Fidel Castro long told Cubans he lived off of a meager salary. But the Cuban leader, who died Saturday at the age of 90, passed away a very wealthy man — and he reportedly had been for many years. 

Forbes Magazine, perhaps the news outlet best-known for tracking the net worth of wealthy individuals, made international waves in 2006 when it listed Castro among the richest world leaders. Despite being the leader of a communist country, the magazine pegged Castro's wealth at $900 million a decade ago. A large portion of that staggering wealth reportedly came from the Cuban leader wielding control over state-backed interests, including a convention center, a pharmaceuticals company and a retail chain.

Castro, of course, denied the reports of his massive wealth. But Forbes wrote at the time that "former Cuban officials insist Castro, who travels exclusively in a fleet of black Mercedes, has skimmed profits from these outfits for years."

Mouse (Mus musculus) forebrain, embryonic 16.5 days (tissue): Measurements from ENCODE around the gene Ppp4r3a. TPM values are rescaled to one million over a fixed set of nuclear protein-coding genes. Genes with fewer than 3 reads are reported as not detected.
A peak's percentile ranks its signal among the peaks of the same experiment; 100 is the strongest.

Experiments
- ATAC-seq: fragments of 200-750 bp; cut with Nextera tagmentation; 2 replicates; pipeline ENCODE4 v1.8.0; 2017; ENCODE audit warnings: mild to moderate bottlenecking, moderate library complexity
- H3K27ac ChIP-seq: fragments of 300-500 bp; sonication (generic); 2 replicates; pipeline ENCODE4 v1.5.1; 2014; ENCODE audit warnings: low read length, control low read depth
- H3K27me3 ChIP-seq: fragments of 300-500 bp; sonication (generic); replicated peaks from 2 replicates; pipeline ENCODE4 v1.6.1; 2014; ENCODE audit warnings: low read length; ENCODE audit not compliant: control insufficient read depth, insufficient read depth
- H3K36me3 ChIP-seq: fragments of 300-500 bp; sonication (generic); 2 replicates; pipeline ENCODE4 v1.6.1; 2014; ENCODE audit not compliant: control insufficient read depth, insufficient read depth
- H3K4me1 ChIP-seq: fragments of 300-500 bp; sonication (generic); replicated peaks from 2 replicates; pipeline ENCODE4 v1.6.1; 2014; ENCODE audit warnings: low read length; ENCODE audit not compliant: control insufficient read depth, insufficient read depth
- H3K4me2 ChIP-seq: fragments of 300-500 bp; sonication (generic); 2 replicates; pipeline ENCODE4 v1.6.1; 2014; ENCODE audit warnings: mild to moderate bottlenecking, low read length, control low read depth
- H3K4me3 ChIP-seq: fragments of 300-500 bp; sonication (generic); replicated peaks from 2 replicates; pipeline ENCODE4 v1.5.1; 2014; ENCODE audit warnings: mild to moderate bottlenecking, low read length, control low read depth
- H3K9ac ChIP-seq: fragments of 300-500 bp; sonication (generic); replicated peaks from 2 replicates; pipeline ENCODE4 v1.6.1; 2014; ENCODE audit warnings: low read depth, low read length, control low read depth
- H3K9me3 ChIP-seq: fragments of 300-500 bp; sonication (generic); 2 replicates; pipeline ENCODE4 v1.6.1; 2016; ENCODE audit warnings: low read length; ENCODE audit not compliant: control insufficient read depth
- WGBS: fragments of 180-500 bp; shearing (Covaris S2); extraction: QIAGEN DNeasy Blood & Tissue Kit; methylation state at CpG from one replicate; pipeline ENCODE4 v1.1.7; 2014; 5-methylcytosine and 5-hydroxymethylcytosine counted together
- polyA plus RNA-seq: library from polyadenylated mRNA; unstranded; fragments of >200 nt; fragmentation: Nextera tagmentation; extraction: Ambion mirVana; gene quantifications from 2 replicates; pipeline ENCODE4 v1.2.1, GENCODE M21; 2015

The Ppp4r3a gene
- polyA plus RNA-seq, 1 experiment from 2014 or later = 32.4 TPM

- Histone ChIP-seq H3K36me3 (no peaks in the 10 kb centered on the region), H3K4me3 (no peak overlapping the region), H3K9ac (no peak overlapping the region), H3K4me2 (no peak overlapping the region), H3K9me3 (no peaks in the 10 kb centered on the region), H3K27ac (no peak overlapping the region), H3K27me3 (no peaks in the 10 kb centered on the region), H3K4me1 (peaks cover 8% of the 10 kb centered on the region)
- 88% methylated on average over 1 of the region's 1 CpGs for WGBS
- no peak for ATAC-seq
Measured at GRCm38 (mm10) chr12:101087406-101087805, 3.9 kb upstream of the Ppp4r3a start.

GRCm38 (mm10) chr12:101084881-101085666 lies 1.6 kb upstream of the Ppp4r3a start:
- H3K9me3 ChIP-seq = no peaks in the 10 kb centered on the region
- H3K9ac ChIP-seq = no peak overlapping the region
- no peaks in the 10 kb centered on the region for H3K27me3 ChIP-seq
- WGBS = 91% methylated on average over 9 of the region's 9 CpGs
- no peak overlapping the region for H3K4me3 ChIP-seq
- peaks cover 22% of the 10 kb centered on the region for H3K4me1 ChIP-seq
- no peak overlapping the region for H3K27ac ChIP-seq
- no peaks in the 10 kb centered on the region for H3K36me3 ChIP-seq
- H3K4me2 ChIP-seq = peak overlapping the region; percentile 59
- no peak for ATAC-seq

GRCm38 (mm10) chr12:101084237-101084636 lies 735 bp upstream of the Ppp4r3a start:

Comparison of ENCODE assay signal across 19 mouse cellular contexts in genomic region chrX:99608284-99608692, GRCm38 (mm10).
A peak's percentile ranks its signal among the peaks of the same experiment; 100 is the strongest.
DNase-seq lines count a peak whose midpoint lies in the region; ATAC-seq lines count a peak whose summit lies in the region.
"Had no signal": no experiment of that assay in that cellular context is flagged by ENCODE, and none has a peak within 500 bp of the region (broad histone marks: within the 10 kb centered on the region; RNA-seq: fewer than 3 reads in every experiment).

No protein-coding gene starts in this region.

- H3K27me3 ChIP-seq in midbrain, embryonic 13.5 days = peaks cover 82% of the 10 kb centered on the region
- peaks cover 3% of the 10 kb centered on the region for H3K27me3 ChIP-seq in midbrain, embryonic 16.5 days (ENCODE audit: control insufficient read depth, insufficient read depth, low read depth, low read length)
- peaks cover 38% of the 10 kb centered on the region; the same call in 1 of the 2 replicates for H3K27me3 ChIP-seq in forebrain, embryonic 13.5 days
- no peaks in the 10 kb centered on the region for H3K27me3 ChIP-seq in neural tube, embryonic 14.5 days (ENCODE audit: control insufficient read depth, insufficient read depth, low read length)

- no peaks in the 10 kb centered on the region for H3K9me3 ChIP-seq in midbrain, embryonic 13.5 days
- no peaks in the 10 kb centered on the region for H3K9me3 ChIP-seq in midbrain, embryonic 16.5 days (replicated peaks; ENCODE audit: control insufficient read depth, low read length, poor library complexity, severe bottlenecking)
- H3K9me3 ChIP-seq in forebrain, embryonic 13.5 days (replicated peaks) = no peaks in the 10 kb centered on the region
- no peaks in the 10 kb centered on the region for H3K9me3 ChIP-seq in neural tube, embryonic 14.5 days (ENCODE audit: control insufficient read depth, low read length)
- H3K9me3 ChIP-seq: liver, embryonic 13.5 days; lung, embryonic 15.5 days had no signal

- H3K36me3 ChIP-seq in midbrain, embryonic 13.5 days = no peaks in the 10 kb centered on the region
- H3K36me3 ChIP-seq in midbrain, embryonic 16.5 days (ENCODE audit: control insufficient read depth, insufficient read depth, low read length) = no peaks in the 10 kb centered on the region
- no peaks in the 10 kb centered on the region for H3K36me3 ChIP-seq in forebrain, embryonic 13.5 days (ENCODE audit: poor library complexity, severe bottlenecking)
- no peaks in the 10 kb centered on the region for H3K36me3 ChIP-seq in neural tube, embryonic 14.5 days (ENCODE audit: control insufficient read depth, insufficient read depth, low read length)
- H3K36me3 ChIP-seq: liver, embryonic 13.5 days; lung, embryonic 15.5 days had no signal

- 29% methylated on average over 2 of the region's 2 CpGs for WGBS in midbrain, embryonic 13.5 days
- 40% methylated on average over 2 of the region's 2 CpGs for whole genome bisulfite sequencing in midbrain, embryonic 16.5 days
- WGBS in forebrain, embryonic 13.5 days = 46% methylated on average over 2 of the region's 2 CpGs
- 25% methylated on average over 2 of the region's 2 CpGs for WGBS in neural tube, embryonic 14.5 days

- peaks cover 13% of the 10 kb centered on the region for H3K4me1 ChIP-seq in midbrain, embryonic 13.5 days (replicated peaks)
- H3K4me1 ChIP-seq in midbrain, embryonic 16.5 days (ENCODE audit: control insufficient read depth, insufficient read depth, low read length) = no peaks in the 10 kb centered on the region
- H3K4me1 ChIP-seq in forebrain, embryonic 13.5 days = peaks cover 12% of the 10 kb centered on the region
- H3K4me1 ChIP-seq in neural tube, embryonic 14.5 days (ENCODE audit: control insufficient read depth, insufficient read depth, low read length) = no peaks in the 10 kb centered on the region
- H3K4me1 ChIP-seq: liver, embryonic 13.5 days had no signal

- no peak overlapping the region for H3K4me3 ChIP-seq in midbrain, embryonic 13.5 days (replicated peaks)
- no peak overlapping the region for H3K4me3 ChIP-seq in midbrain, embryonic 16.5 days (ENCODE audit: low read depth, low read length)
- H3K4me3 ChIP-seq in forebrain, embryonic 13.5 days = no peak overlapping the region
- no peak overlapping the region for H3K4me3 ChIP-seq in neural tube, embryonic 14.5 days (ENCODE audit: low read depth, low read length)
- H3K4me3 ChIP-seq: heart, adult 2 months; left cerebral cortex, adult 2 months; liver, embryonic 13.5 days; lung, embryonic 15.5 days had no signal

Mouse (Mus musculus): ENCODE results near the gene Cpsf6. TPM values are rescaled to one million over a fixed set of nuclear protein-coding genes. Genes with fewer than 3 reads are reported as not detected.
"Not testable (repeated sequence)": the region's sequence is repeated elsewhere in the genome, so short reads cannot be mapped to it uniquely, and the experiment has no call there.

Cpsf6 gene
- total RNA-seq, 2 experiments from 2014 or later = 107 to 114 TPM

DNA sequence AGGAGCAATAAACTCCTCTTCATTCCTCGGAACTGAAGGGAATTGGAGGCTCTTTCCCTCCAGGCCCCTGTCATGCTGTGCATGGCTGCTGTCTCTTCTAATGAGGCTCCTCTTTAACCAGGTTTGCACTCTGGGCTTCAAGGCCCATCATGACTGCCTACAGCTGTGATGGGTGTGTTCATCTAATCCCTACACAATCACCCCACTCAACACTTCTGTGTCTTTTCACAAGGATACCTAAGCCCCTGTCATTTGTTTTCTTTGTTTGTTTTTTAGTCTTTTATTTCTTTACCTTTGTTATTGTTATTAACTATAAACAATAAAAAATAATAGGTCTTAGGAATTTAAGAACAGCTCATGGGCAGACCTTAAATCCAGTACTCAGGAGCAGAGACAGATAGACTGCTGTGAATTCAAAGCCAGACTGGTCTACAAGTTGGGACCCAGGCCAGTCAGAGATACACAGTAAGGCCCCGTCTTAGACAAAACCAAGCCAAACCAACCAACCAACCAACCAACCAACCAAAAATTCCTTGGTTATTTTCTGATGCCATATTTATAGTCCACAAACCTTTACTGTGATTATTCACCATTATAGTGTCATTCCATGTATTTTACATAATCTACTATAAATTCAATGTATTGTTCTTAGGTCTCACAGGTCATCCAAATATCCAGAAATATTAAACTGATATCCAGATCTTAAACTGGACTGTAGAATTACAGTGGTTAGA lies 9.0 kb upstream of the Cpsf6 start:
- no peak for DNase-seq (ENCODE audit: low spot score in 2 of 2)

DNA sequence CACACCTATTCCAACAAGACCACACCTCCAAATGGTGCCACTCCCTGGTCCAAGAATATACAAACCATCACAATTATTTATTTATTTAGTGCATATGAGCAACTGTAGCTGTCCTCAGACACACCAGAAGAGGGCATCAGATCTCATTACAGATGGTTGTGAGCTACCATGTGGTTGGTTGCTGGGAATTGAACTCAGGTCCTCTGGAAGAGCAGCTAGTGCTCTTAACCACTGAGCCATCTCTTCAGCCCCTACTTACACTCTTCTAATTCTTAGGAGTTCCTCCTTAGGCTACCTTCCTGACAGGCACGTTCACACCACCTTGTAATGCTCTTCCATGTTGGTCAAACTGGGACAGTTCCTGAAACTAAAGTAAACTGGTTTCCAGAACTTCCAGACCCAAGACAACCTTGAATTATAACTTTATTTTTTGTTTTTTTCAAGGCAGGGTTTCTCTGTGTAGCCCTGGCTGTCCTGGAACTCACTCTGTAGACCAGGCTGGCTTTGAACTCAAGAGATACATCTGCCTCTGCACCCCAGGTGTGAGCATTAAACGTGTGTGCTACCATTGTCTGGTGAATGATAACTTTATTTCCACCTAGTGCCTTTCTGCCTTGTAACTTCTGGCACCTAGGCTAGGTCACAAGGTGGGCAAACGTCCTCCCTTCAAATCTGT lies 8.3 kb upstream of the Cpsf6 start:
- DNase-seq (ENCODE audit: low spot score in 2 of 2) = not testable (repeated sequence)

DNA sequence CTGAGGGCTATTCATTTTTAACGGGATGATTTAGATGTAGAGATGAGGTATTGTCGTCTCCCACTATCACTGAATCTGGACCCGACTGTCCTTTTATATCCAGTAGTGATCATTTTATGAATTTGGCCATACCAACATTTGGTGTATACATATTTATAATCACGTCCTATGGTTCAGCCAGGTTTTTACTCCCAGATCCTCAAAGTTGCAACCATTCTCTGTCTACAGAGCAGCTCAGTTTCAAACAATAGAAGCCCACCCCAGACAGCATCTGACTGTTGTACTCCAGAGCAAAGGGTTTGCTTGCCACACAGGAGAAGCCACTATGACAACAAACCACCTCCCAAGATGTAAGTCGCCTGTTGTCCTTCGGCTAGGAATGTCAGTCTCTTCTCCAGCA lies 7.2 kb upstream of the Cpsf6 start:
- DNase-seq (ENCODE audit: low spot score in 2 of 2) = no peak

In a country where the average monthly wage is just $20 and where food reportedly often remains scarce, Castro lived a life of luxury. Juan Reinaldo Sanchez, a longtime Castro bodyguard, wrote a 2014 book detailing the leader's cozy existence, reported Australia's News Corp. Sanchez pegged Castro's net worth at $168 million, while revealing the leader's favorite luxuries, such as a private island, lavish spear-fishing expeditions and trips on a 85-foot yacht. 

But perhaps the most stunning sign of Castro's true wealth was his compound, known as Punto Cero or Point Zero. While the leader reportedly had a number of other properties, Punta Cero was his lavish residence shrouded in secrecy, details leaking out slowly over the years. The property required four gardeners, had two chefs, six greenhouses, and, somewhat oddly, a dairy cow for each member of the Castro family, according to Sanchez's book. 

Castro, meanwhile, long claimed very few assets, saying he took only a small salary and had just a fisherman's cottage off the coast.